I have read that every 120 degree rotation of the F1 complex of ATP-synthase can be split into a 30 degree rotation and a 90 degree rotation. In between these two are dwell times, the one before the 90 degree rotation been called the ATP-binding dwell time and the one after been called the interim dwell time and that both of these fall of exponentially. I cannot, however, find a derivation of the probability density function of these dwell times, or there exact form. If anyone knows such a derivation or where to find one this would be much appreciated.

  • $\begingroup$ Are you asking for the mathematical model or the experimental measurements ? $\endgroup$
    Sep 7, 2015 at 6:00
  • $\begingroup$ @WYSIWYG The mathematical model $\endgroup$ Sep 7, 2015 at 6:01
  • $\begingroup$ Usually, the dwell time between independent reactions is exponentially distributed. You can have a look at this paper for a biophysics based mathematical model. $\endgroup$
    Sep 7, 2015 at 8:09
  • $\begingroup$ @WYSIWYG I am pretty sure that one depends on the concentration of atp present though $\endgroup$ Sep 8, 2015 at 13:00
  • 1
    $\begingroup$ The rate of binding depends on the concentration of ADP (the substrate) but not the rate of conversion to ATP. $\endgroup$
    Sep 8, 2015 at 13:03

1 Answer 1


ATP Binding dwell time

Here is a very dodgy derivation of the binding dwell time (note I am the OP). For this we have $$E+S\rightarrow ES$$ Where $E$ is the enzyme and $S$ is the substrate (keeping this general). We can write our rate equation as: $$rate=k[E][S]$$ But we can also write the rate as: $$rate=-\frac{d[E]}{dt}$$ so that: $$\frac{d[E]}{dt}=-k[E][S]$$ Now here is the bit that I think is a bit dodgy, we are going to assume that $[S]$ is approximately constant. So that: $$[E]=Ae^{-k[S]t}$$ We can take $n=[E]V$ to represent the number of enzymes left, where $V$ is the volume, then letting $n_0=VA=constant$: $$n=n_0e^{-k[S]t}$$ The probability of been within the time $t$ is then given by: $$F(t)=1-e^{-k[S]t}$$ Which is our commutative distribution function. Differentiating this gives our probability density function: $$f(t)=k[S]e^{-k[s]t}$$

Interim dwell time

The interim dwell time (also called the catalytic dwell time) involves two steps[7]: 1. The cleavage of the enzyme bound ATP. 2. The release of the hydrolysed products.

Each of which is going to follow the distribution (analogous to the above) of:

$$p_i(t)=k_i e^{-k_i t_i}$$ For $i=1,2$ respectively. The joint probability distribution is found by the convolution of these two [8]: $$p_T(t)=\int^{\tau}_0 p_1(t) p_2(\tau-t)dt$$ Which gives: $$p_T(t)=\frac{k_1 k_2}{k_1-k_2} (e^{-k_2 \tau}-e^{-k_1\tau})$$


Although starting from deterministic equations (which actually doesn't really matter), this method does hold and is simple. The type of reaction is called a pseudo-1st-order reaction (or 2nd order class 2) which explains my approximation for $[S]$ been constant. See [9] and [10]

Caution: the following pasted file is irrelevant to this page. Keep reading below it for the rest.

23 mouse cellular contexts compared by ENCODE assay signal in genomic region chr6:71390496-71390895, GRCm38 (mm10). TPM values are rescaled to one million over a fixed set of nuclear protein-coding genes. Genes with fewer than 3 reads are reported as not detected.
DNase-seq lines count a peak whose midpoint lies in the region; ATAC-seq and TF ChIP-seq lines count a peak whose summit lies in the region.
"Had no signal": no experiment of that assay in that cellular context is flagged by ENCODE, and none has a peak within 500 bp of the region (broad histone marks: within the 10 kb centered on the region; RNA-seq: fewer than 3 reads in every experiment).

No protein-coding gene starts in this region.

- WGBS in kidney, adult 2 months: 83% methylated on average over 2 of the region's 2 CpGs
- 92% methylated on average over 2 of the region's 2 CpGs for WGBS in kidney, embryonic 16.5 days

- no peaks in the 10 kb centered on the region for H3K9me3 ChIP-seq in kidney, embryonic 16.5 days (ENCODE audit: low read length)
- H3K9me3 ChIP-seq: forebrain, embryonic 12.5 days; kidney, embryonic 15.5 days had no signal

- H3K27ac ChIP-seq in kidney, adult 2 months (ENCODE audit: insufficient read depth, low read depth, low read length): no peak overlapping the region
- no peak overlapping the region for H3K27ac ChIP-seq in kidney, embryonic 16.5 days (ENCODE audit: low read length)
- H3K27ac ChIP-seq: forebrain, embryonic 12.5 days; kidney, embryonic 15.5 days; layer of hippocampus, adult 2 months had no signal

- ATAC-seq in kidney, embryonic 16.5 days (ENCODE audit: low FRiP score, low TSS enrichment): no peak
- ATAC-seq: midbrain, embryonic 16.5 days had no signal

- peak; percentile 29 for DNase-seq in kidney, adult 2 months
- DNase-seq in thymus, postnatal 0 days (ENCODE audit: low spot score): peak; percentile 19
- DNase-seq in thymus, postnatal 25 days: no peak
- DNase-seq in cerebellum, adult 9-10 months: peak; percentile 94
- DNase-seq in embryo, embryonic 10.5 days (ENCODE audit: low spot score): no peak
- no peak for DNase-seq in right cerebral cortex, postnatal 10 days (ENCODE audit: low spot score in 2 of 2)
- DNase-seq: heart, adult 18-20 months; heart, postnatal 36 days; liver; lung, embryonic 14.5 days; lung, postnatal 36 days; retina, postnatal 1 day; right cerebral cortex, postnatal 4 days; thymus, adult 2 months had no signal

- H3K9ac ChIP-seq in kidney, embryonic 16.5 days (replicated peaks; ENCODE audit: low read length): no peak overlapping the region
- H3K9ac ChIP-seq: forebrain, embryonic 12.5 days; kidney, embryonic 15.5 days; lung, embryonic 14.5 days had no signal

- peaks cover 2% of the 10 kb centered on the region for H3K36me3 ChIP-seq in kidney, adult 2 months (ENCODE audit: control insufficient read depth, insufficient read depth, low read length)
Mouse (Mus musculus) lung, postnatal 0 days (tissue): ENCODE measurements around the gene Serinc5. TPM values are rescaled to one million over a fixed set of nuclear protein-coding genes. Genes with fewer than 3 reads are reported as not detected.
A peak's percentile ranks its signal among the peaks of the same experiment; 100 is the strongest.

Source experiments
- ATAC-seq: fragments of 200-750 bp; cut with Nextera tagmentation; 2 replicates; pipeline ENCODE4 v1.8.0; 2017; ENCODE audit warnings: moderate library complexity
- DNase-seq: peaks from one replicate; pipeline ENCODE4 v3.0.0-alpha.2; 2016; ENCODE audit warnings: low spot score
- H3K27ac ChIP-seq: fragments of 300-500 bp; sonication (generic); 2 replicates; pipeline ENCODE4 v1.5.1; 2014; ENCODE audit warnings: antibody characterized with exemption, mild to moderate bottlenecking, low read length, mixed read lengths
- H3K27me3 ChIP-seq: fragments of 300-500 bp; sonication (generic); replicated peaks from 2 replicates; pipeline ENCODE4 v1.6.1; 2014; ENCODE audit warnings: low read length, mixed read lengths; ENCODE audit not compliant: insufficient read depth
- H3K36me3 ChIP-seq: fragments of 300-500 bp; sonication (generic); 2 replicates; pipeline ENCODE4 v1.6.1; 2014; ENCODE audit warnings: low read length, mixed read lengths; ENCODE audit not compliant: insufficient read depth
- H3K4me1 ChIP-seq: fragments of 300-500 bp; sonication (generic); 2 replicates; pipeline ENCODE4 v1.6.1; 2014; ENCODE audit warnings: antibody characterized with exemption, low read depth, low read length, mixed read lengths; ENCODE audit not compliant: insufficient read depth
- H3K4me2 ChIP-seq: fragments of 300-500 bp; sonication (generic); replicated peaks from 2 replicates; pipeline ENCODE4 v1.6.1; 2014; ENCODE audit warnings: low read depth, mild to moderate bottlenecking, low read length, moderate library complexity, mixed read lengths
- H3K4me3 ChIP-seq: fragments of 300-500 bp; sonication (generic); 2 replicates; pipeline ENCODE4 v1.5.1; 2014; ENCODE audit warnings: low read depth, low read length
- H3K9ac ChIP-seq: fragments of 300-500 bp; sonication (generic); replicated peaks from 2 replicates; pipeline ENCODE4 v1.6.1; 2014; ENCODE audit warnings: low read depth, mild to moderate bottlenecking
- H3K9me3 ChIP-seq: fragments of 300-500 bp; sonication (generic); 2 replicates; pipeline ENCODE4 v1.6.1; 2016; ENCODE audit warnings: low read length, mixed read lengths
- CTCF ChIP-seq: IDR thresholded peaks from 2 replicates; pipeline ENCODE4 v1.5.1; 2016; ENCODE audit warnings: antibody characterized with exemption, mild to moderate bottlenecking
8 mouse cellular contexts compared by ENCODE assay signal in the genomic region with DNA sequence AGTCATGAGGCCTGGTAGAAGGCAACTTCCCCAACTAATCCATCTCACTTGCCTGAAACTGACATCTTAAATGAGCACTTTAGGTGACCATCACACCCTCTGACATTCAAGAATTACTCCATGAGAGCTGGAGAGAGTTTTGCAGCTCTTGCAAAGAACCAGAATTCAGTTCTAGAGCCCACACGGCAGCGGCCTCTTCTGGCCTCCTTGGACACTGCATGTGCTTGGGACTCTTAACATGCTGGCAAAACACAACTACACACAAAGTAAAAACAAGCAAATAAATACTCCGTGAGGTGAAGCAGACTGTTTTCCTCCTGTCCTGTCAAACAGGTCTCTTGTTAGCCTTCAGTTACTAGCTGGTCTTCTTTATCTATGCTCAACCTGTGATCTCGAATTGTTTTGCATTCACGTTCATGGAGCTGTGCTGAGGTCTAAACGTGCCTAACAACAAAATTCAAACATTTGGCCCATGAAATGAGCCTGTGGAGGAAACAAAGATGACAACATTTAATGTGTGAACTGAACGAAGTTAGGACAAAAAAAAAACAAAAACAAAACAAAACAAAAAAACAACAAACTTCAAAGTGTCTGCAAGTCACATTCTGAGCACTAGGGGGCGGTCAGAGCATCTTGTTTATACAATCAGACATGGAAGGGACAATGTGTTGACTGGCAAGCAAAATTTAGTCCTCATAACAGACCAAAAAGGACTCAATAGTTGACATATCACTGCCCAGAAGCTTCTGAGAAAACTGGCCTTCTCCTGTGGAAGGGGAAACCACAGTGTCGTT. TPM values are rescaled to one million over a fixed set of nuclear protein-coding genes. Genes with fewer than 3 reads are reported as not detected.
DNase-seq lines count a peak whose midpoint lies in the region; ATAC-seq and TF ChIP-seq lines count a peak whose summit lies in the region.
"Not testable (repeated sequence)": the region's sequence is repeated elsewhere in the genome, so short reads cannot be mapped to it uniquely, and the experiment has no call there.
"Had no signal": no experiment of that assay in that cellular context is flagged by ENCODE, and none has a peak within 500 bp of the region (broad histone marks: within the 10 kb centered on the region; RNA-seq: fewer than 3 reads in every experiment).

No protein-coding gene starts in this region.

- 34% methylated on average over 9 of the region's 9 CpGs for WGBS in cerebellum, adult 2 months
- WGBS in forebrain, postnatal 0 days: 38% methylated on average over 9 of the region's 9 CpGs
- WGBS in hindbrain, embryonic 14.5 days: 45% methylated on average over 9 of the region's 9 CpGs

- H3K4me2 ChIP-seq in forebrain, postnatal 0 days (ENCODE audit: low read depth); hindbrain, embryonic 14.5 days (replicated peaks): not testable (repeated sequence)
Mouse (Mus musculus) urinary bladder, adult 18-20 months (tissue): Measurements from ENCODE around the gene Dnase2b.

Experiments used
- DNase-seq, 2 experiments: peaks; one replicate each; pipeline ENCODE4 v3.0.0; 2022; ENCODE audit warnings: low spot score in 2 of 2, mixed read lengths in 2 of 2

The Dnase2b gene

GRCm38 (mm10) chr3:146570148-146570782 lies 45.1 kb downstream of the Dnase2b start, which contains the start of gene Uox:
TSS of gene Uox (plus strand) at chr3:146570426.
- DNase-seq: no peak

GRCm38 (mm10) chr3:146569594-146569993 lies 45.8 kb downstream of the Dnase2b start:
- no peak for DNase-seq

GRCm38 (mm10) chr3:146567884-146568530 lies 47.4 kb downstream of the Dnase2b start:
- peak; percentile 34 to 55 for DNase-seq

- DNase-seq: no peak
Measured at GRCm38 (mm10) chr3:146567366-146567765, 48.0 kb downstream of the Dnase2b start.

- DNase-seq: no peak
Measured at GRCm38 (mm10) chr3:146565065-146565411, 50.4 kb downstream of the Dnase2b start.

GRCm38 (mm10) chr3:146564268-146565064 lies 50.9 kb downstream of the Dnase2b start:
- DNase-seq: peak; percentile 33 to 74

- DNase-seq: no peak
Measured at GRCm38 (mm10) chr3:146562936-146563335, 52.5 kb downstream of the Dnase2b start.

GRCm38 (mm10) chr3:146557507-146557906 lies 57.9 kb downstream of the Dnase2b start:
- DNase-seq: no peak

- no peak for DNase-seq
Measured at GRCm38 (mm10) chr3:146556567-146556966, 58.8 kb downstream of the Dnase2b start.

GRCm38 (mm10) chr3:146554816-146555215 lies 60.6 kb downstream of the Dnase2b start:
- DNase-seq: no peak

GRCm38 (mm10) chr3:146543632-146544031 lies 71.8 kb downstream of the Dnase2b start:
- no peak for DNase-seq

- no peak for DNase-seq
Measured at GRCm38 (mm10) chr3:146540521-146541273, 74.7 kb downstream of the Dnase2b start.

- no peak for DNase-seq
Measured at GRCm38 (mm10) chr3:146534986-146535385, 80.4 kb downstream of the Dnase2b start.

Sources for additional info

  1. https://youtu.be/X_YXTWU2maY?list=PLbKSbFnKYVY3j6ubaW1zgTXj5C4443v8s
  2. http://www.nature.com/articles/srep08773
  3. http://www.ks.uiuc.edu/Research/atp_hydrolysis/
  4. http://www.pnas.org/content/85/17/6314.full.pdf
  5. https://books.google.co.uk/books?id=uIxwICNmLKEC&pg=PA199&lpg=PA199&dq=catalytic+dwell+time+distribution+%5Batp%5D&source=bl&ots=u8oBcVNCDc&sig=PKvdVAwT0WxdqTuVwMxhU3RfSwM&hl=en&sa=X&ved=0CCAQ6AEwADgKahUKEwiGhKDalufHAhXkadsKHc54ADs#v=onepage&q=catalytic%20dwell%20time%20distribution%20%5Batp%5D&f=false
  6. http://crystal.harvard.edu/PDFs/floyd_biophysj.2010.pdf
  7. http://www.ncbi.nlm.nih.gov/pubmed/16258036
  8. http://crystal.harvard.edu/PDFs/floyd_biophysj.2010.pdf
  9. http://glutxi.umassmed.edu/grad/GradKinetics.pdf
  10. http://chemwiki.ucdavis.edu/Physical_Chemistry/Kinetics/Reaction_Rates/Second-Order_Reactions/Pseudo-1st-order_reactions
  • $\begingroup$ You cannot obtain probability distributions from these deterministic equations. $\endgroup$
    Sep 8, 2015 at 18:09
  • $\begingroup$ @WYSIWYG Please can you explain, the equation $n=n_0 e^{-k[s]t}$ is equivalent to that for nuclear decay, which gives an equivalent probability density to that I have given. $\endgroup$ Sep 8, 2015 at 18:18
  • 1
    $\begingroup$ It will not give you probability distribution because this rate is based on deterministic mass action kinetics.. You have to represent your equations in terms of probability instead of reaction rates to obtain those equations... Have a look at chemical master equations $\endgroup$
    Sep 8, 2015 at 18:26
  • $\begingroup$ @WYSIWYG I asked (and then when I came up with an answer, answered) the following question on Chemistry.SE I think my answers provides a replacement for the first part of the derivation using the master equation: chemistry.stackexchange.com/questions/37074/… $\endgroup$ Sep 9, 2015 at 9:27
  • $\begingroup$ check my answer on Chemistry. $\endgroup$
    Sep 10, 2015 at 13:28

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